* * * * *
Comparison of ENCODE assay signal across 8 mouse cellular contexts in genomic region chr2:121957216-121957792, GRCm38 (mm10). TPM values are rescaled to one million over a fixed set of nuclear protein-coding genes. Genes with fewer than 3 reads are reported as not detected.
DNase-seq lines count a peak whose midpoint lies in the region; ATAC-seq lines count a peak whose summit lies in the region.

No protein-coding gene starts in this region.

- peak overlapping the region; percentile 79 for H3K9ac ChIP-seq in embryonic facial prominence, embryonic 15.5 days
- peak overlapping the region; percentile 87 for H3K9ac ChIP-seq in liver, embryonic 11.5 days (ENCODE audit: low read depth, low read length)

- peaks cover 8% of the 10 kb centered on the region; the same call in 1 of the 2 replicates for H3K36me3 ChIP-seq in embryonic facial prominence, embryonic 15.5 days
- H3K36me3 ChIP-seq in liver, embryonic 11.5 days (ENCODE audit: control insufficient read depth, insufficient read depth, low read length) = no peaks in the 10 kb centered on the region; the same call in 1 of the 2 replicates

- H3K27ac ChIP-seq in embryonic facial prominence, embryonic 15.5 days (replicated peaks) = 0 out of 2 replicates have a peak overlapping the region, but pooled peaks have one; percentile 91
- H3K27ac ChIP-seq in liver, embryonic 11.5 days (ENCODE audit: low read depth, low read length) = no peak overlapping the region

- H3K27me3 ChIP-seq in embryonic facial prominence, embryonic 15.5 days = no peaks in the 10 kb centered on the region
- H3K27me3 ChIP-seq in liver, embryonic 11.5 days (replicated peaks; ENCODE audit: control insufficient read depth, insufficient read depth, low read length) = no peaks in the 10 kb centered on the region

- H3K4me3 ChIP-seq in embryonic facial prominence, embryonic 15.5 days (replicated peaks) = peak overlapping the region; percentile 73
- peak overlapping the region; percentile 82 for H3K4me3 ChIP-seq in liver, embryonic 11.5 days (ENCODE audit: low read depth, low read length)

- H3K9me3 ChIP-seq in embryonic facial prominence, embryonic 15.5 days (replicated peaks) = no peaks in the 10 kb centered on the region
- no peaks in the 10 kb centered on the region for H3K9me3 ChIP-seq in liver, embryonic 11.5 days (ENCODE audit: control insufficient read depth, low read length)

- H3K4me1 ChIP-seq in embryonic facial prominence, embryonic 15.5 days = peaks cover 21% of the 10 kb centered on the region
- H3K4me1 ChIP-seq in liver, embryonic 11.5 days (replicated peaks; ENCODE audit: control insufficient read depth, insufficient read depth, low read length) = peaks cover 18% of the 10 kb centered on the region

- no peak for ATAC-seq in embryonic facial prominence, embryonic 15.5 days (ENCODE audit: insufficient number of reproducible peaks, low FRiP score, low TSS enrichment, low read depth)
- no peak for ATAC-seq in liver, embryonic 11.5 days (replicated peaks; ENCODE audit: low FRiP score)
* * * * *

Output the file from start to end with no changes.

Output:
Comparison of ENCODE assay signal across 8 mouse cellular contexts in genomic region chr2:121957216-121957792, GRCm38 (mm10). TPM values are rescaled to one million over a fixed set of nuclear protein-coding genes. Genes with fewer than 3 reads are reported as not detected.
DNase-seq lines count a peak whose midpoint lies in the region; ATAC-seq lines count a peak whose summit lies in the region.

No protein-coding gene starts in this region.

- peak overlapping the region; percentile 79 for H3K9ac ChIP-seq in embryonic facial prominence, embryonic 15.5 days
- peak overlapping the region; percentile 87 for H3K9ac ChIP-seq in liver, embryonic 11.5 days (ENCODE audit: low read depth, low read length)

- peaks cover 8% of the 10 kb centered on the region; the same call in 1 of the 2 replicates for H3K36me3 ChIP-seq in embryonic facial prominence, embryonic 15.5 days
- H3K36me3 ChIP-seq in liver, embryonic 11.5 days (ENCODE audit: control insufficient read depth, insufficient read depth, low read length) = no peaks in the 10 kb centered on the region; the same call in 1 of the 2 replicates

- H3K27ac ChIP-seq in embryonic facial prominence, embryonic 15.5 days (replicated peaks) = 0 out of 2 replicates have a peak overlapping the region, but pooled peaks have one; percentile 91
- H3K27ac ChIP-seq in liver, embryonic 11.5 days (ENCODE audit: low read depth, low read length) = no peak overlapping the region

- H3K27me3 ChIP-seq in embryonic facial prominence, embryonic 15.5 days = no peaks in the 10 kb centered on the region
- H3K27me3 ChIP-seq in liver, embryonic 11.5 days (replicated peaks; ENCODE audit: control insufficient read depth, insufficient read depth, low read length) = no peaks in the 10 kb centered on the region

- H3K4me3 ChIP-seq in embryonic facial prominence, embryonic 15.5 days (replicated peaks) = peak overlapping the region; percentile 73
- peak overlapping the region; percentile 82 for H3K4me3 ChIP-seq in liver, embryonic 11.5 days (ENCODE audit: low read depth, low read length)

- H3K9me3 ChIP-seq in embryonic facial prominence, embryonic 15.5 days (replicated peaks) = no peaks in the 10 kb centered on the region
- no peaks in the 10 kb centered on the region for H3K9me3 ChIP-seq in liver, embryonic 11.5 days (ENCODE audit: control insufficient read depth, low read length)

- H3K4me1 ChIP-seq in embryonic facial prominence, embryonic 15.5 days = peaks cover 21% of the 10 kb centered on the region
- H3K4me1 ChIP-seq in liver, embryonic 11.5 days (replicated peaks; ENCODE audit: control insufficient read depth, insufficient read depth, low read length) = peaks cover 18% of the 10 kb centered on the region

- no peak for ATAC-seq in embryonic facial prominence, embryonic 15.5 days (ENCODE audit: insufficient number of reproducible peaks, low FRiP score, low TSS enrichment, low read depth)
- no peak for ATAC-seq in liver, embryonic 11.5 days (replicated peaks; ENCODE audit: low FRiP score)